My Summer as a Catalysta

September 24, 2018When I started my MBA at Harvard Business School (HBS) a year ago, I had clear image of what I wanted to do for my summer internship, and that was work at an organization that promotes gender equality in the workplace. Catalyst was at the top of my list, as I saw the potential to combine my background in consulting with my passion for diversity and inclusion (D&I) at an organization that has been accelerating progress for women in the workplace since the 1960s. I decided to apply, and after going through the recruiting process, I was fortunate enough to receive an offer to join Catalyst’s Consulting Services Team at their office in New York City!

When I walked into the office for the first time I couldn’t help but pause for a moment in the entrance to stare at the panel behind the reception desk. It read, “Catalyst: Workplaces That Work for Women.” At that moment I knew I was in the right place.

Panel at the entrance of the NYC office.

My summer as a Catalysta flew by! Since it has come to a close, I’ve had time to reflect on what was an extremely positive, eye-opening, and educational experience. Now I want to share the three key aspects of working at Catalyst that stood out to me. Not only do they make Catalyst a great place to work, but they also represent important lessons that I intend to bring with me to my future professional life in order to create positive change at the organization I work at next.  

1. Bring your heart to work

As part of the Catalyst Consulting Team, I had the opportunity to help promote and encourage diversity and inclusion in the workplace among various companies in different industries. I experienced firsthand how Catalyst’s work can be a true game-changer for both employees and organizations.  

It was an honor to put my skills to work for a cause I truly believe in. As a former management consultant, I was already comfortable with the typical strategies consultants use to approach and solve business problems. Nevertheless, the content of the work was like nothing I’ve done before. The data we gathered was more than counting and calculating rates, and the interviews we conducted went beyond a simple check-in with the client. Everything was deeply personal and impacted employees’ lives in the office and beyond.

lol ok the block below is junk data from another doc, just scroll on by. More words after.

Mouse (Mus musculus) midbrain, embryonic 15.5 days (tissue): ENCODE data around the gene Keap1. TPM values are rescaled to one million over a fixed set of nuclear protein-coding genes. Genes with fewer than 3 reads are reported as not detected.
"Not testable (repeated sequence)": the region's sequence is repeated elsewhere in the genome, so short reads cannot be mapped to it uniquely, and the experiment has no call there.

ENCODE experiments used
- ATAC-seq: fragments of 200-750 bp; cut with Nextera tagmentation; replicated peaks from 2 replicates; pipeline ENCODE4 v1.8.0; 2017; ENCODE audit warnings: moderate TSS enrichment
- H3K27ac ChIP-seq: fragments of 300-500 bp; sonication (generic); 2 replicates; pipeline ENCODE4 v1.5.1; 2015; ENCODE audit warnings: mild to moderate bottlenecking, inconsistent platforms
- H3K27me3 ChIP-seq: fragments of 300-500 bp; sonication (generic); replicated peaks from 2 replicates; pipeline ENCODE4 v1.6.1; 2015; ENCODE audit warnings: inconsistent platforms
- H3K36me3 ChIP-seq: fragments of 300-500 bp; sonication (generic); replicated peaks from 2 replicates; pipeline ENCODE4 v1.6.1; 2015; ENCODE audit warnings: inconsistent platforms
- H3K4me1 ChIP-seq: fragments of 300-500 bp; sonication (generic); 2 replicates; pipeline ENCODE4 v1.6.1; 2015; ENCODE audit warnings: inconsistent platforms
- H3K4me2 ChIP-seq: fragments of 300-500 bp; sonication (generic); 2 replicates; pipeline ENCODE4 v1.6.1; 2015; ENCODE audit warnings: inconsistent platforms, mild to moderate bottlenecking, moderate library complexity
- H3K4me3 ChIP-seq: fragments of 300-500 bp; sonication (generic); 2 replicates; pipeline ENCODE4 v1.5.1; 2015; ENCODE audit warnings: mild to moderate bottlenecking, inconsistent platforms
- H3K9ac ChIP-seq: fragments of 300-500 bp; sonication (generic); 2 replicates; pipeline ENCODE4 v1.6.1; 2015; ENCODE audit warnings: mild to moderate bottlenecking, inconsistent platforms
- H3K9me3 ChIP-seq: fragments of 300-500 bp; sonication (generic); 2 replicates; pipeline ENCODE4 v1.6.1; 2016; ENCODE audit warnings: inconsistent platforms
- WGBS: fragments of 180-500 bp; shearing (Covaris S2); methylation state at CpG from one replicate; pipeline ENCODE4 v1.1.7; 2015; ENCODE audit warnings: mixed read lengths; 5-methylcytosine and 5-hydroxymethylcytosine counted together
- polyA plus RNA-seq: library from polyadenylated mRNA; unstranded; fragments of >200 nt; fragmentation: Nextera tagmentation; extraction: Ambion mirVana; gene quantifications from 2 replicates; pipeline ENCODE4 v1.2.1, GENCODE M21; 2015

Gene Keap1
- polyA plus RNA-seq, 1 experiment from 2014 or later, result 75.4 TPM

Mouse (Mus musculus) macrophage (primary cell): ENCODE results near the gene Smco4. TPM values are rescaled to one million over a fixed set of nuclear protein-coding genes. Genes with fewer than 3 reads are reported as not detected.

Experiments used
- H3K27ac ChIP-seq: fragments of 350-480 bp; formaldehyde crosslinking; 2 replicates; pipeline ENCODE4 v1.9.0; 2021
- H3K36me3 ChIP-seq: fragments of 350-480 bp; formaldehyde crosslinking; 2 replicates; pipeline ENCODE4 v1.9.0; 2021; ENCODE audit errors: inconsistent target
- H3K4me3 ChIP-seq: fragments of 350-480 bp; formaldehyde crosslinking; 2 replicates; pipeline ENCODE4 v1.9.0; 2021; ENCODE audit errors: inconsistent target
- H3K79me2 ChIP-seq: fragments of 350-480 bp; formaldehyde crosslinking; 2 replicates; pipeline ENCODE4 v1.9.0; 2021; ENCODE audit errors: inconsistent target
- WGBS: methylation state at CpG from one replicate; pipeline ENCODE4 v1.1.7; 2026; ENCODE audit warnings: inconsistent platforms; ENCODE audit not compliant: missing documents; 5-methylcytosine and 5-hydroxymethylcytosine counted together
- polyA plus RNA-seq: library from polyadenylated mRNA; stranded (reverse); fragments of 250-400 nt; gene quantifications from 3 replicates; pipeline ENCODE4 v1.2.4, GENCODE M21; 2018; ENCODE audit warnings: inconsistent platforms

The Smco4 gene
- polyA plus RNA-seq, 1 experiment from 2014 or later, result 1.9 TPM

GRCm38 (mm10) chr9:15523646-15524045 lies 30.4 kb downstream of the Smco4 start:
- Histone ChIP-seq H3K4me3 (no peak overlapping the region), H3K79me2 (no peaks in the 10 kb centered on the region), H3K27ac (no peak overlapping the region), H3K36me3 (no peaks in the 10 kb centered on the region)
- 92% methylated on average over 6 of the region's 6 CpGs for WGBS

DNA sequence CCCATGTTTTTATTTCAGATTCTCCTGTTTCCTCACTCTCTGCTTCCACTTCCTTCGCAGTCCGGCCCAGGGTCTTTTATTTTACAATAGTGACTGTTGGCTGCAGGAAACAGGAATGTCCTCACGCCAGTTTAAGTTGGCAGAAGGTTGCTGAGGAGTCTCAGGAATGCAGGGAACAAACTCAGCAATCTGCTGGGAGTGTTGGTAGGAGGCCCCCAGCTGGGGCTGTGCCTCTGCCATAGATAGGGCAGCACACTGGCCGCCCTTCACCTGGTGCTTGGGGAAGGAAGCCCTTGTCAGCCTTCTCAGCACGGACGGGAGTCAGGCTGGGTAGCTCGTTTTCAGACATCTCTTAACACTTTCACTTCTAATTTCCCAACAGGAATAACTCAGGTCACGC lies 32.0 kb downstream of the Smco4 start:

Our objective was never limited to increasing productivity and innovation at work; it was also—and most importantly—about creating an environment where people feel valued, a sense of trust, and that they can be their authentic selves, both at work and outside of work. I learned that promoting D&I can help change employees’ mindsets not just within the workplace, but also beyond. It can truly impact people’s lives in a long-lasting way. As I was touched at a human level by the type of work I was doing, I will not hide the fact that at challenging moments my heart was racing—but every heartbeat was an additional push for my brain to go faster and do better. 

Working with companies to help them develop new D&I strategies was incredibly rewarding for me from both a personal and professional perspective.

2. Living and breathing D&I

D&I is truly embedded in the culture at Catalyst. On numerous occasions I participated in conversations that may not have occurred at more traditional companies with unwritten rules such as “Don’t bring home to work.” I’ve learned that often what affects you in your personal life is going to affect you in your professional one too. Concerns that employees may have as women, mothers, people of color, LGBTQ+, or any other element of diversity often span all aspects of their lives. D&I isn’t just about feeling good. It does good. Therefore, it is important for organizations to follow Catalyst’s example and create safe spaces where employees can share and acknowledge their thoughts, improve dialogue and mutual understanding, and ultimately promote a more inclusive culture. Having an inclusive culture means that employees may become more innovative, have greater mutual respect for one another, and as a result, teams can work together more effectively.